Friday, July 15, 2011

Echoes of a Past Life: New York City Snapshot 1981

I was looking through some papers and found a carbon copy of a letter I had written to a friend almost thirty years ago, a few months after I moved to New York City. It's not particularly profound, but it had a nice description of my impressions of my new home. Following is an excerpt.

November 24, 1981

In general New York and my job agree with me. I like the city a whole lot; there's lots to do and see, and a lot of it's quite new to me.

I've been going on long walks to see the city, and the walks always prove worthwhile. There's Washington Square, down in the Village, which on Saturday afternoons is filled with people; one weekend there were at least two jazz groups playing for change, plus a few individual musicians, a fire-eater, drug sellers, etc.

The street people here are all interesting. Near my office was an amazing old black woman playing a cheap portable plastic organ: she had a huge smile on her face, a couple American flags stuck on a table, and played old favorites that somehow came out sounding like bizarre avant-garde classical music (Penderecki?). I remember also a young white guy playing guitar and singing folkish popular music (not very well at that) with a youngish black lady doing harmonies at his feet,

All of this is not to mention the transvestites in the gay part of the Village. Notable is black drag-bag lady named Cec (short for Cecily?) who wanders around at 3 in the morning giving profound advice. Last weekend after a bunch of us went out dancing we stopped in a 24-hour coffee joint around 5 am; sitting at the counter was an immaculate dressed and clean man having coffee and bagels with a bag lady. My friends tell me the guy is also a derelict, but sometimes he dresses up and cleans up, but always goes back to the gutter.

There is a frustration to the city: it's very crowded and this means one just has to accept a number of things. One has to accept the long lines everywhere, the crowded subways, the rot and decay. There's a fatalism here; people just die all the time for walking down the street and having a building fall down on them (or part of it anyway).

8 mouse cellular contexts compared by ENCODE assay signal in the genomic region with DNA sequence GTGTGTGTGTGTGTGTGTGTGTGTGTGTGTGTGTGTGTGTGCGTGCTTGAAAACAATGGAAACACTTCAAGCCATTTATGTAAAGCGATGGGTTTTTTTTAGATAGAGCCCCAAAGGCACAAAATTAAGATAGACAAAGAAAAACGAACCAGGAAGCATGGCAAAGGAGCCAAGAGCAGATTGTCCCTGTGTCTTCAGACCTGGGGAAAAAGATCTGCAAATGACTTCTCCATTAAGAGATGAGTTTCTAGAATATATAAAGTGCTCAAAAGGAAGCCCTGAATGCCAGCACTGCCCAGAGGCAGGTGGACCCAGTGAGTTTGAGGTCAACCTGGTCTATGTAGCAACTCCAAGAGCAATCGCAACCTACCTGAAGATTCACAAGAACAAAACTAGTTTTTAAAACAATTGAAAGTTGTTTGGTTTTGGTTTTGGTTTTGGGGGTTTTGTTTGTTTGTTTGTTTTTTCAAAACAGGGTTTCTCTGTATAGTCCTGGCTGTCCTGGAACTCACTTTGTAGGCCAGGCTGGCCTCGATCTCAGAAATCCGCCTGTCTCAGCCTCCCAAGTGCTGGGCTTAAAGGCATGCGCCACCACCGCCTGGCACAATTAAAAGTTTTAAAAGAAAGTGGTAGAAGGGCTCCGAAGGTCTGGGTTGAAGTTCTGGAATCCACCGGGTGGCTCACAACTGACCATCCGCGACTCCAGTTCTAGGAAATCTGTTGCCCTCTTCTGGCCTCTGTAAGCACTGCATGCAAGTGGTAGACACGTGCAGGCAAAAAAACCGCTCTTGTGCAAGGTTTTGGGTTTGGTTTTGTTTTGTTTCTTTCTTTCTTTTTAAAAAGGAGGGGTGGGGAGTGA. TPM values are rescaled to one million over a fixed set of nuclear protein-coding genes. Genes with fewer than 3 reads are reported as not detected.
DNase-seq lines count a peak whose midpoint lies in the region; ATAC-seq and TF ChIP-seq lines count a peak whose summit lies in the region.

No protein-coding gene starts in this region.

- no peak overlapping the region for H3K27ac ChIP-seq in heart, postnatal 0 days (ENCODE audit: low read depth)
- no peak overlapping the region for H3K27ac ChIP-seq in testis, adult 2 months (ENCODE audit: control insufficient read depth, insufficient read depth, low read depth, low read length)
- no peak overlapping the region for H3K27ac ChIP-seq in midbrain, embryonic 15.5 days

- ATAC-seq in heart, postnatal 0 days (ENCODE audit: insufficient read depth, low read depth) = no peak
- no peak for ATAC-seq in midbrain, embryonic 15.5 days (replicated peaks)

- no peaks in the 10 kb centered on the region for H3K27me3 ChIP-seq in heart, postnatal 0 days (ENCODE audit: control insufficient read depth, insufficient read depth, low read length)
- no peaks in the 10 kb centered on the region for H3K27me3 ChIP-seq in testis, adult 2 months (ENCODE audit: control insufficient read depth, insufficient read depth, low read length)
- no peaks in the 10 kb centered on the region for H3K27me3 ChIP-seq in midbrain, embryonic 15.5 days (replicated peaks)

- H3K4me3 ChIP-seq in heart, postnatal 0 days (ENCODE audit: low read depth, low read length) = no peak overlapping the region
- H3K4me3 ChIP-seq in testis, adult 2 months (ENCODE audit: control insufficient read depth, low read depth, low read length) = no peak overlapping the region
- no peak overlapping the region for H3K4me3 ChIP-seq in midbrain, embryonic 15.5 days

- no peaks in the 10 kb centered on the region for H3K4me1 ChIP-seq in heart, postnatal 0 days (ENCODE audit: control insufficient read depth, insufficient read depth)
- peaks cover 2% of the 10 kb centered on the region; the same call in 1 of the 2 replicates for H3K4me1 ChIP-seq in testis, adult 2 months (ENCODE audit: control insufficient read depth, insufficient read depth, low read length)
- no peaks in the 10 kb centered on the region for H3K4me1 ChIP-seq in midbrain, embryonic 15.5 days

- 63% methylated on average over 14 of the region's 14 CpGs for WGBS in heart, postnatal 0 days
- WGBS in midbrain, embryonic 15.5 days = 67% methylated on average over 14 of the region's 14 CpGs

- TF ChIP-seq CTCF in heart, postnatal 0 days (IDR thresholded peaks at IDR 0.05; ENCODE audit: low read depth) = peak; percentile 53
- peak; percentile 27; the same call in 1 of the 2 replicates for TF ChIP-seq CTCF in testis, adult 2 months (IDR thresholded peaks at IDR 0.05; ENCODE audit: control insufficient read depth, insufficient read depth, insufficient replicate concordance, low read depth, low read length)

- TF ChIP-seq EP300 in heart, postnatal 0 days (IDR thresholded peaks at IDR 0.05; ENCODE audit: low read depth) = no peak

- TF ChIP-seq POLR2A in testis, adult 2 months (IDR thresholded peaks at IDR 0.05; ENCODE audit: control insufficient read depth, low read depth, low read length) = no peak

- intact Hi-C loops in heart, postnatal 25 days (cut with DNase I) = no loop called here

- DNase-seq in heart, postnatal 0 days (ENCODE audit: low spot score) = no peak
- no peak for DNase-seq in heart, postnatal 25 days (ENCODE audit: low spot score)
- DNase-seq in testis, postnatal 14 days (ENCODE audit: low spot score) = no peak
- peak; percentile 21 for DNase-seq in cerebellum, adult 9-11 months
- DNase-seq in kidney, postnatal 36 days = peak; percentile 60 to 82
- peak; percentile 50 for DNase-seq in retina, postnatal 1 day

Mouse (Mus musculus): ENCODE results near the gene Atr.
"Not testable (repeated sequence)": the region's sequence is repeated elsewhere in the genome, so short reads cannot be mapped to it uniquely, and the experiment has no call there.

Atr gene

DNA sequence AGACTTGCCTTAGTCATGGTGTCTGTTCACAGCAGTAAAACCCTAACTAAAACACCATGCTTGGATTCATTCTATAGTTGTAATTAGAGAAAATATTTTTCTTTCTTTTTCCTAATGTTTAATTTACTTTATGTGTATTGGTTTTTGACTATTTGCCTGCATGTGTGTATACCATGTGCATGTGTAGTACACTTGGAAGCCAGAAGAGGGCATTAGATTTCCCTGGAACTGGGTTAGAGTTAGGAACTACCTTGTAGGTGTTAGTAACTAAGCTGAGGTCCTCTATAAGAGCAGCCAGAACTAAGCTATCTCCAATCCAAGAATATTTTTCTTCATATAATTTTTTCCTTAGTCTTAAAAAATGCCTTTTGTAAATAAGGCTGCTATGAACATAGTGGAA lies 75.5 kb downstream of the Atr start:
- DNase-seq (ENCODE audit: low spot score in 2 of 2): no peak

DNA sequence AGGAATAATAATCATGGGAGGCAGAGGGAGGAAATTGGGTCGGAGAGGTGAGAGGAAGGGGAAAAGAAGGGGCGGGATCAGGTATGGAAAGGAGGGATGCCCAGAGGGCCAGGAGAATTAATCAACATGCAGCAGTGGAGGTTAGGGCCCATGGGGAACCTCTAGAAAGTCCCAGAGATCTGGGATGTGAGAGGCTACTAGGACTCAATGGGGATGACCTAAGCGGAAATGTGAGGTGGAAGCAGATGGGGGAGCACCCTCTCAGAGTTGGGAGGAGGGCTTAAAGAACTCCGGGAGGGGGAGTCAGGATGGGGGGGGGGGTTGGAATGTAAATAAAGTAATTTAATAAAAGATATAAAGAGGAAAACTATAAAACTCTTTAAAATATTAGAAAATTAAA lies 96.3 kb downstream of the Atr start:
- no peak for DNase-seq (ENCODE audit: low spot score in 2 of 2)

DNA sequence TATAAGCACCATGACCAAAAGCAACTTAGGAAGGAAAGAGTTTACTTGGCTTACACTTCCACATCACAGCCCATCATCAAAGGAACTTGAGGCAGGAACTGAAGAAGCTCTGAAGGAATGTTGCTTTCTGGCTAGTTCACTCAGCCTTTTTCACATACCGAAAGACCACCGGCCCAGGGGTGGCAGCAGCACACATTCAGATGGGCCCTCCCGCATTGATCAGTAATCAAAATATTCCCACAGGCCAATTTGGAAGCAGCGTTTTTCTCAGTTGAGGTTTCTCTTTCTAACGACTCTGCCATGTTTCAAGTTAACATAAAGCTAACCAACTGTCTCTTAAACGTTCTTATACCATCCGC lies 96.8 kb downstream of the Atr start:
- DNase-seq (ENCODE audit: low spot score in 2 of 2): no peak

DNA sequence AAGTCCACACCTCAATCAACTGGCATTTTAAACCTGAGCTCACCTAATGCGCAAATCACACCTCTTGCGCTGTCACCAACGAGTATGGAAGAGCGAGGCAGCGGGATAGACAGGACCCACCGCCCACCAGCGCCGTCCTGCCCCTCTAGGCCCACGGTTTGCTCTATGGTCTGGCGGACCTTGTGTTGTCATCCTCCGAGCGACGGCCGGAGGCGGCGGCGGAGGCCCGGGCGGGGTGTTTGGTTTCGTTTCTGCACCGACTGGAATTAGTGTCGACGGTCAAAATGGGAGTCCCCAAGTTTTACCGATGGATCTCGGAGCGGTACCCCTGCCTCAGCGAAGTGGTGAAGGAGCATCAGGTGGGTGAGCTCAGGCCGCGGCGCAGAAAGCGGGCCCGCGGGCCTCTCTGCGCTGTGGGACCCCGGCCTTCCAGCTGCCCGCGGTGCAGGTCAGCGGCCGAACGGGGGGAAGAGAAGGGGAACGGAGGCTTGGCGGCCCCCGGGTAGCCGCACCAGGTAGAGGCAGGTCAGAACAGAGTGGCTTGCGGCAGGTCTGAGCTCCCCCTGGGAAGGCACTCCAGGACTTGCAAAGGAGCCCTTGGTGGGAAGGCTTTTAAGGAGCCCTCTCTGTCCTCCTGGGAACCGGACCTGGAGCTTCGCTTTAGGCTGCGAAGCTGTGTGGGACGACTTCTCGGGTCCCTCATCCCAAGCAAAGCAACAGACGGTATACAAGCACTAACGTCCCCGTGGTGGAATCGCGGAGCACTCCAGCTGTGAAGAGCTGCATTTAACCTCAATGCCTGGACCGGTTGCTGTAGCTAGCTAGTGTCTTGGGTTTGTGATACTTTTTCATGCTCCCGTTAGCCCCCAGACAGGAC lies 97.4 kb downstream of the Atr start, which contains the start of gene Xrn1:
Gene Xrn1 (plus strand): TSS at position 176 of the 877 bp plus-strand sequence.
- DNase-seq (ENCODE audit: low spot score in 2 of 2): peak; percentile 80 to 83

Living so closely with imminent non-discriminating death doesn't seem to make people value life more; I think people take life pretty much unseriously a lot of times, but this means people are peculiarly more tolerant.

Every once in a while someone just blows up — if a subway train is pulled out of service in the middle of its run often an older woman (usually) just decides she's upset that she has to get off the train and wait — it's a feeling of helplessness: they'll start to yell at anyone within earshot, not as though the victim of their yells could make things better, but that becomes irrelevant. It's more a way of letting off steam to be able to cope with the frustration of living here. The bureaucratism of city services is incredible here; but you just have to put up and shut up.

(The photo is not mine: it's a still from the movie "Style Wars," about NYC graffiti; it came out in 1982 so it seemed to fit.)


  1. My first trip to NYC was the summer of 1955. I had just graduated from high school, I was 17 and getting ready to fly with a group to Switzerland to attend summer school at the University of Lausanne.

    I remember New Yorkers at that time being very protective of these two young girls visiting their city. Later years would see changes, like you mentioned. A hollowness where people could and I suppose would, step over dead bodies in the street.

    My first visit to NYC after 9/11 saw the people return to a friendlier, softer city once again.

    I suppose NY as with any city has its own separate and unique little areas with their own personalities, trials and tribulations.

    I wonder if there really are any places that you can return to after years of being away and find it as it was the day you left - nice that you have this time documented and I think especially so because it is written.

  2. There's a blog I link to called "Jeremiah's Vanishing New York" that documents the bittersweet changes in the city. Having lived here these thirty years I can't say everything that has changed here is bad at all: it is cleaner and safer and less uptight than when I moved here. It's also far more expensive and the mixed blessing of gentrification continues to be dramatic. But people do seem to be less mean to each other, which is worth a lot.

    I think I visited here the first time in the very late sixties. It's very hard to place the NYC of my childhood memory with what I experience as a resident. My mom decided we should, of all places, stay in the Plaza Hotel. I have no idea how she afforded that since she did not make a lot of money. But being young and wide-eyed is definitely the best way to experience this place.